• Just drop into Dogs Trust with an open mind. They’ll listen to you and point you in the right direction. They won’t place a dog with you unless it suits you all. Go visit them. My own view is that It’s usually the dog that will choose you Maria, not the other way around 🙂

  • Hi Maria,

    The best dog I have ever had, is a Yellow Lab…
    They are great with children a wonderful family dog.
    Smart,loving,loyal and full of personality!

    Definitely do extensive research on this bread as I did because, many purebred dogs can have health issues.

    Good and responsible breeders that are trying to better the breed, by not breeding within the same state.
    Here are some things you should look for. (Watch out for backyard breeders)

    1. Make sure you see the fathers papers as well as the mothers
    2. Make sure he wasn’t breeding before the age of 2yrs.. (Same with mother)
    3. Look at the dogs family health history – Hips should all say excellent or good on both sides of mother and
    4. Visit breeders on their property – Disposition of both mother and father (ask to see mother and father!) hyperactive, shy, doesn’t listen to commands,dirty property or dogs – RUN! If the breeder can’t produce papers at your visit – RUN! If they are not registered with the Kennel Club- RUN! (you should be able to see their bloodline ALWAYS!) When you see the mother and father, they should immediately greet you with wagging tails and be happy to see you (no growling or teeth should be happening) Bring your children..
    5. If the breeder has a problem with you seeing the mother / father and only want to show you the pups RUN!
    6. The mother and father should be willing to let you look in their ears, pick up their feet, look at their teeth and let you rub their bellies with absolutely no problem (same with pups) If they show resistance- RUN!
    7. Visit more than one breeder even if everything looks good…
    8. Ask who their vet is – get their phone number (call the vet and ask if the female has had regular visits)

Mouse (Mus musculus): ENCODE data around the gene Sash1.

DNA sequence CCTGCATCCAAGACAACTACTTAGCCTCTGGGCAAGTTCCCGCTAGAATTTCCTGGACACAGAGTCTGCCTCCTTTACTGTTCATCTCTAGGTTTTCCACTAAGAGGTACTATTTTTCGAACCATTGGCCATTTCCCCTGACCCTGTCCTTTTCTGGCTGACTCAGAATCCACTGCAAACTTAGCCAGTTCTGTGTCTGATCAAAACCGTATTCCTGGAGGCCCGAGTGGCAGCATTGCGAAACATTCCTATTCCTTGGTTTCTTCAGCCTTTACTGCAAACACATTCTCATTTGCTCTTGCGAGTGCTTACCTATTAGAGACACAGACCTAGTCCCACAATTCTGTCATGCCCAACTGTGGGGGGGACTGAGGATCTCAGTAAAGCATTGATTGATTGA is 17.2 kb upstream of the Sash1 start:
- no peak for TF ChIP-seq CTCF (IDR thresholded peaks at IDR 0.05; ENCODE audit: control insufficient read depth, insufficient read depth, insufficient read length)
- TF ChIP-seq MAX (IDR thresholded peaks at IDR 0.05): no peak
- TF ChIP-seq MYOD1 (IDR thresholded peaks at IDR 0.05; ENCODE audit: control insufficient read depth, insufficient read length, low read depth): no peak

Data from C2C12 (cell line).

The breeder should not have a problem with this!
    9. Aways get a Lab at 8 weeks – Anything over that is too old . What happens is they start bonding with their litter mates and have a harder time bonding with their new human family..

    I chose a Lab because I wanted a dog that could handle children.. A dog that was not fragile. A dog that I could run with. Labs are very smart and easily trained.. They love to play and are great companions .

    I researched for one year to find my beautiful boy (Harley) . I also – the same as you, had heartbreak..
    I made sure that I would never go through that again!
    So really take your time ..
    I think your husband would really like this breed.. My husband felt like he had a manly dog lol…
    My husband was apprehensive as well until, I showed him a picture of a lab puppy and involved him in my search:0)

    Dont let the Movie Marley and Me scare you lol.. But there is a lesson to be learned. Don’t ever get a dog at a discount… Any breeder that says that? Yes , you guessed it – RUN! Although Marley was a beloved wonderful dog that had a wonderful personality as every dog does… Unless you have the money for a dog behaviorist and the patience of a saint don’t do it …

    Adoption is always a wonderful thing.There are many dogs that need a good home. You could do this with Labrador rescue … Just make sure you know why they are up for adoption and they have full history on the dog. I adopted a little Shorkie (Yorkshire Terrier and Shitzu mix) from a puppy farm and she is adorable!
    Harley(my Lab) loved Mia and was so gentle with her, she was only five pounds lol.. Mia needed a home desperately and is happy and healthy.. In fact, All of my pets are rescue animals except for Harley.

    I also wanted to mention that I went to a certified dog training school .This really helps your puppy learn how to behave with you, but also with other dogs and people. I did this because I needed to learn a few things too lol. I did basic obedience first (sit, stay,and heel. Then I decided to go to another level (Hand signals). I could give commands with just my hands. Then the next class we did was the obstacle course. We loved this class! Especially Harley, It was a fun time for him and me. This teaches your puppy confidence and to be obedient at the same time..

    I could take my dog anywhere and I did.. I could take Harley to my friends house, to the dog park, to the vet and the pet store without a leash confidently! So worth it!
    I miss Harley dearly, he was wonderful.

    I enjoyed your Doggie dilemma and enjoyed sharing with you (didn’t mean to write a novel lol)

    Good luck to you 🙂

    ~Deana Meadows

  • sounds a lot like my house, exact same conversation seems to have been taking place for the last year! Now, one seems to have jumped ship slightly, found note to santa asking for a rabbit – any winning here? Can’t see the German Sheperd that hasn’t yet been agreed on liking that too much! Enjoying your blog!